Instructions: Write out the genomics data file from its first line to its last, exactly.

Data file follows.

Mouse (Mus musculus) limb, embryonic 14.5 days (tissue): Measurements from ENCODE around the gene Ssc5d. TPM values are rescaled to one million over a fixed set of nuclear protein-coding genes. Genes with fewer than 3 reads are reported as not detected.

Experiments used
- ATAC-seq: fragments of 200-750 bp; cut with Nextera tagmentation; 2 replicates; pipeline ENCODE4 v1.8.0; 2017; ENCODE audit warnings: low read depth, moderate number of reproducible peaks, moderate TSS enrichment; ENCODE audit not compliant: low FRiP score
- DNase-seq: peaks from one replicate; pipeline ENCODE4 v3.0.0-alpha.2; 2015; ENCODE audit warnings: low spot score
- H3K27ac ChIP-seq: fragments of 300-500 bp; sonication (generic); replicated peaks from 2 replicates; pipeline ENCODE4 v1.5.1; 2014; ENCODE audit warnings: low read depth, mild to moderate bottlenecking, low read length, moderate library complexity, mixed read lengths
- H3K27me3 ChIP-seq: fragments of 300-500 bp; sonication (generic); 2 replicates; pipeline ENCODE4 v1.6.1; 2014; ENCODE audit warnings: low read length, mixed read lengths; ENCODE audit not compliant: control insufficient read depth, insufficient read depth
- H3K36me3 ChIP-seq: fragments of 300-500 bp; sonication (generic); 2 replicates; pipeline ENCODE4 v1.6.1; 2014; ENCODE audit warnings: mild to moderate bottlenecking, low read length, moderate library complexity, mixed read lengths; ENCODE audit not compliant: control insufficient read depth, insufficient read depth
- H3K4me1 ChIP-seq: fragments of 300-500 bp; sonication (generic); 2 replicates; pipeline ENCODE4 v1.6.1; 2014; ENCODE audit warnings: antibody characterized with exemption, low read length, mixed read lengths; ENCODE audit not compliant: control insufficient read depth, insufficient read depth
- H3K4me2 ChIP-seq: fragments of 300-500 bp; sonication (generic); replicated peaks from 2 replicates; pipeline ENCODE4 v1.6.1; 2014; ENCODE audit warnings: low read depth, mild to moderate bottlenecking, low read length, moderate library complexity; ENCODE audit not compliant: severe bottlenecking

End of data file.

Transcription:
Mouse (Mus musculus) limb, embryonic 14.5 days (tissue): Measurements from ENCODE around the gene Ssc5d. TPM values are rescaled to one million over a fixed set of nuclear protein-coding genes. Genes with fewer than 3 reads are reported as not detected.

Experiments used
- ATAC-seq: fragments of 200-750 bp; cut with Nextera tagmentation; 2 replicates; pipeline ENCODE4 v1.8.0; 2017; ENCODE audit warnings: low read depth, moderate number of reproducible peaks, moderate TSS enrichment; ENCODE audit not compliant: low FRiP score
- DNase-seq: peaks from one replicate; pipeline ENCODE4 v3.0.0-alpha.2; 2015; ENCODE audit warnings: low spot score
- H3K27ac ChIP-seq: fragments of 300-500 bp; sonication (generic); replicated peaks from 2 replicates; pipeline ENCODE4 v1.5.1; 2014; ENCODE audit warnings: low read depth, mild to moderate bottlenecking, low read length, moderate library complexity, mixed read lengths
- H3K27me3 ChIP-seq: fragments of 300-500 bp; sonication (generic); 2 replicates; pipeline ENCODE4 v1.6.1; 2014; ENCODE audit warnings: low read length, mixed read lengths; ENCODE audit not compliant: control insufficient read depth, insufficient read depth
- H3K36me3 ChIP-seq: fragments of 300-500 bp; sonication (generic); 2 replicates; pipeline ENCODE4 v1.6.1; 2014; ENCODE audit warnings: mild to moderate bottlenecking, low read length, moderate library complexity, mixed read lengths; ENCODE audit not compliant: control insufficient read depth, insufficient read depth
- H3K4me1 ChIP-seq: fragments of 300-500 bp; sonication (generic); 2 replicates; pipeline ENCODE4 v1.6.1; 2014; ENCODE audit warnings: antibody characterized with exemption, low read length, mixed read lengths; ENCODE audit not compliant: control insufficient read depth, insufficient read depth
- H3K4me2 ChIP-seq: fragments of 300-500 bp; sonication (generic); replicated peaks from 2 replicates; pipeline ENCODE4 v1.6.1; 2014; ENCODE audit warnings: low read depth, mild to moderate bottlenecking, low read length, moderate library complexity; ENCODE audit not compliant: severe bottlenecking